Real organizations are very different. Organizations are made up of people, and with that come both positive and negative attributes. People do peculiar and value-destroying things when interacting with other people. People add complications. People have agendas, motivations, and limitations that don’t always align with the best interests of the organization. From that flow financial controls, engineering controls, silos, political turf, unions, management, overtime, short-term thinking, personalities, feelings, rivalries, cronyism, incompetence, narrow points of view, optics, spin, and fear. Those are but a few of the complications and contributors that can cause recurrent problems to emerge, and then persist, in real organizations.

Which is not to say that budget controls, engineering controls, management, and unions are all bad and aren’t needed, but rather that there are trade-offs and downsides that must be recognized and effectively countered. Leaders must ensure organizational controls and structure don’t stifle innovation, vision, and action.

Decision-Making Challenges

Because real organizations rarely contain all of the ideal elements, people face a number of difficulties when trying to solve problems.

Blind Spots. Esteemed psychologists Amos Tversky and Daniel Kahneman conducted groundbreaking work in the area of judgment and decision-making under uncertainty. Essentially they identified a number of glitches in human thinking—systematic cognitive biases or blind spots—including the bias whereby peoples’ thinking tends to be dominated by recent events or those easiest to recall.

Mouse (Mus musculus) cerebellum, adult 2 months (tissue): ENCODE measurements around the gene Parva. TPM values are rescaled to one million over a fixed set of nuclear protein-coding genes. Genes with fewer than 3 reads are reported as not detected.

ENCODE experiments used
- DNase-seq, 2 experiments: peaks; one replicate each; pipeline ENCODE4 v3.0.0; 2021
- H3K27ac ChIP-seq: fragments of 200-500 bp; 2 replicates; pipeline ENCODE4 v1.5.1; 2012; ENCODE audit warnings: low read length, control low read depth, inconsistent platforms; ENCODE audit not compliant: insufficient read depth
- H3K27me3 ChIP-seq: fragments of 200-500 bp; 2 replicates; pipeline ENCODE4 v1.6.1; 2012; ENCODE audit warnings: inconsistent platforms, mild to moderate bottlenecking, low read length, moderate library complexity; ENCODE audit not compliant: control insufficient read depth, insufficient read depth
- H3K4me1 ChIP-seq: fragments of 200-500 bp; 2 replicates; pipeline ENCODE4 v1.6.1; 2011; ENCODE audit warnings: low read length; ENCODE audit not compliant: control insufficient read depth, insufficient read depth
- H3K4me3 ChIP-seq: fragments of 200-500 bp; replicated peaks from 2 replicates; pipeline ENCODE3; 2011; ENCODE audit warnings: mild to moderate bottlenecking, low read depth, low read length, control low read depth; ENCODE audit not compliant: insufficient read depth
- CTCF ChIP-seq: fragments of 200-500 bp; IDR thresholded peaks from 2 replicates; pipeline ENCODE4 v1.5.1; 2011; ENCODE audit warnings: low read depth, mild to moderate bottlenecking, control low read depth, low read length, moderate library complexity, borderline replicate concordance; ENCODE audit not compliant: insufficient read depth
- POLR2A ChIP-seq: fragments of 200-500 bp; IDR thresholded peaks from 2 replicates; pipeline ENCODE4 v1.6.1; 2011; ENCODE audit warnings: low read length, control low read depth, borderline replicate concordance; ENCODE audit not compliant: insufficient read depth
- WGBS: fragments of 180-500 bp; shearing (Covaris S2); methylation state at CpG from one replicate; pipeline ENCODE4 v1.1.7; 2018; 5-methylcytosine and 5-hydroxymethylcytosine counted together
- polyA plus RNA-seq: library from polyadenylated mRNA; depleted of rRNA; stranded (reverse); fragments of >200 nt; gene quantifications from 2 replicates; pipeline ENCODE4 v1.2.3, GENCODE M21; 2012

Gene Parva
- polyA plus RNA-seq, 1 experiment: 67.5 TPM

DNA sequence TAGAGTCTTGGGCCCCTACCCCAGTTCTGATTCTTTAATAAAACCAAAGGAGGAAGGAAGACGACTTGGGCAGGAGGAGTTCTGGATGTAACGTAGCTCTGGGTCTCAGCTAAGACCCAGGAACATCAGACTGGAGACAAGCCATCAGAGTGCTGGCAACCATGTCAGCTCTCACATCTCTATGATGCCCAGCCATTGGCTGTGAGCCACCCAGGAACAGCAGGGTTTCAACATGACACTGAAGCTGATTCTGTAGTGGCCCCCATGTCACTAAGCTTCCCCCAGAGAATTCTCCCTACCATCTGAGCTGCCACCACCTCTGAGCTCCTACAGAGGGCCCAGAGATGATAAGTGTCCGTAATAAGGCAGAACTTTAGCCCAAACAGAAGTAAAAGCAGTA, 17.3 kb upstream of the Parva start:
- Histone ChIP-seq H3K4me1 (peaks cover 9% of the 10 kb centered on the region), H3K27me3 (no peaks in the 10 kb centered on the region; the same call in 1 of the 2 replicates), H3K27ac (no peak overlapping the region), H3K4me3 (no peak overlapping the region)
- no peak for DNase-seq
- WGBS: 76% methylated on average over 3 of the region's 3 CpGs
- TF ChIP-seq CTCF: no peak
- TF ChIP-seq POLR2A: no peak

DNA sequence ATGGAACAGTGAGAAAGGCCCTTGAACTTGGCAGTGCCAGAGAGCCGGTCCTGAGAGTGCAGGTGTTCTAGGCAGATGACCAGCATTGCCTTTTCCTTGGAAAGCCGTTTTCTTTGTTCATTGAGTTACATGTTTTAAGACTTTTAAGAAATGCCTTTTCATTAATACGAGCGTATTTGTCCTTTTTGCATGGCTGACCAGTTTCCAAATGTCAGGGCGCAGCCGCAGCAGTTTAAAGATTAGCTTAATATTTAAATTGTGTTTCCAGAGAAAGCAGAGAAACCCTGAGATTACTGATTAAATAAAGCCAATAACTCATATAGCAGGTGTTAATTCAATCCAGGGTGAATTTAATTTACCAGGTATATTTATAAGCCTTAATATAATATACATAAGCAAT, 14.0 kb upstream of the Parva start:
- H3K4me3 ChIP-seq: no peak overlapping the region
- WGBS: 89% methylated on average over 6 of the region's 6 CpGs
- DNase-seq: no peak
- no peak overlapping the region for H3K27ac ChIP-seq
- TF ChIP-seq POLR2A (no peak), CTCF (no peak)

Looking at more-abstract and less-immediate trends and concepts tends to be difficult. People neglect to extend the current episode and the last one into projections of future occurrences. The natural focus tends to be weighted toward what just happened and not on longer-term trends. The recurring problem finds fertile ground in the blind spots and biases of human thinking.

Sunk Costs.When spending money in a more pre-planned way, there are very defined and formal approval processes and controls. For example, a supervisor might be authorized to approve up to $5,000; a maintenance manager may be able to approve up to $50,000; a plant manager might have a $250,000 limit; and a vice president could perhaps authorize $1,000,000.

Often, no such approval process exists for spending money on recurrent problems. The lack of a process around the failure-correction spend makes it seem less like real money. For one thing, it is done, sunk, baked in the cake, and there is nothing to approve or not approve. The failure must be fixed and it costs what it costs. It’s in the rearview mirror. It’s irreversible. Spilt milk. For another thing, the purchase order for the failed component might be less than 1% of the cost of the lost production. The lost production doesn’t show on the purchase order to fix the failure. The costs of the future and previous occurrences also do not show on the purchase order for the current flare-up. The purchase order may be less than $10,000 for what is a million-dollar recurring problem.